A recent discussion about adult diapers and humor caught my attention. In her blog, “The New Old Age,” New York Times writer Jane Gross reflects on a series of stories in Slate for what it calls its Geezer Issue or "Slate Goes Gray."
While appreciating some of the information in the series, Gross found a few articles offensive because they poke fun at aging. She was particularly bothered by a first-person review of adult diapers, written by a 27-year-old guy who admittedly had no experience with the products before being asked by Slate to do a test drive and write about it.
I’ve written about adult diapers a few times in this space. For many seniors and caregivers diapers are simply a necessary part of daily life. This includes writing about another diaper test drive, or in this case, a test drive threat. This was by the health minister of Ontario, Canada in a flap about the quality of care in state-run nursing homes. (He backed down after being ridiculed.) The media had a lot of fun with this brouhaha, as I’m sure you can imagine.
Daiper test drives. This is kind of a crack up. I do appreciate how humor can help us deal with tough times and unpleasantness, of which there’s no shortage of in aging, unfortunately. I’ve given myself the “lighten up” lecture a few times.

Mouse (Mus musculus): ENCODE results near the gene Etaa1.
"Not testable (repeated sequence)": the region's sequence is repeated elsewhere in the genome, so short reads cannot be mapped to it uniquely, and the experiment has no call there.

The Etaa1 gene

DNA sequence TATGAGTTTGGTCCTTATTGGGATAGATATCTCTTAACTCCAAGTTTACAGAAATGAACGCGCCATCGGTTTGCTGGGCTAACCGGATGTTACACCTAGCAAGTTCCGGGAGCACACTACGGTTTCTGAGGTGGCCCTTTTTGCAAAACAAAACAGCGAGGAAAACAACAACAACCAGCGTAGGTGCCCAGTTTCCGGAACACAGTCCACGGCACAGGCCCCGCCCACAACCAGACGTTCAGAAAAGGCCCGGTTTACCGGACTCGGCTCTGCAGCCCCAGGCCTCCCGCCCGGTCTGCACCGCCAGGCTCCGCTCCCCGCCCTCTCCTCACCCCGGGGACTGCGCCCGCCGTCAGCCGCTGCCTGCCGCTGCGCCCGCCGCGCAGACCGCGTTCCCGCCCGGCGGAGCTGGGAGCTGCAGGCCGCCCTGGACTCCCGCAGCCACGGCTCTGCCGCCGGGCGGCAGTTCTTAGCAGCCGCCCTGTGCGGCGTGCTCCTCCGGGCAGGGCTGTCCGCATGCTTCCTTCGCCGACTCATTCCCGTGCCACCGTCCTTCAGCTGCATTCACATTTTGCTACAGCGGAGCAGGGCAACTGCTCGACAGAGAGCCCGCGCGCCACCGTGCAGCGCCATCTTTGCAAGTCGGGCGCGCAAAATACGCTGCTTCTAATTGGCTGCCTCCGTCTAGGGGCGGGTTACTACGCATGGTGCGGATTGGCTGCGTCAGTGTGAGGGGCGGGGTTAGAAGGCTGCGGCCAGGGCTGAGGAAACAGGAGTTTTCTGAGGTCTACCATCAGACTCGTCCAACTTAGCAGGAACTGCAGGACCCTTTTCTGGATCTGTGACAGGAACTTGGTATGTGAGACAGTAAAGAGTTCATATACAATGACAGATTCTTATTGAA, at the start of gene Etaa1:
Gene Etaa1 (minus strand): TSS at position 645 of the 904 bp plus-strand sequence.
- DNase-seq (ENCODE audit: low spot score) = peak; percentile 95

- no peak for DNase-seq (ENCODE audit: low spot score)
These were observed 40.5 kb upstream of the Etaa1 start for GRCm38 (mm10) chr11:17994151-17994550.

On the other hand, I totally get Jane Gross’s reaction to the Slate article. And it even made me giggle a bit, which it didn’t for her. The writer, Justin Peters, has an appealing low-key sense of humor.
But here’s the deal: “Outsider” humor about people different than you is risky business and often offensive. This is true whether it’s joking about race, religion, disability, illness, or age --- realities of personal experience. Mr. Peters is 27; he doesn’t need diapers. To all the good folks living the daily reality of adult incontinence, he’s way outside. He may never have to look at a diaper again.
Now if a nursing home of diaper-wearers decided to put on a comedy about their garb, I probably wouldn’t find it offensive. (Whether I’d find it funny would depend on their show.)
Another thing: Mr. Peter’s diaper review draws some potentially useful conclusions. He definitely found that some brands do a better job than others. But, consider the source. Most scientific research uses subjects who represent the target population. In other words, products for older people are tested on older people. I happen to know there’s a whole bunch of better qualified experts out there to offer advice on adult incontinence products. This would be the millions of people who use them, or their caregivers. No test drives needed. It’s called living.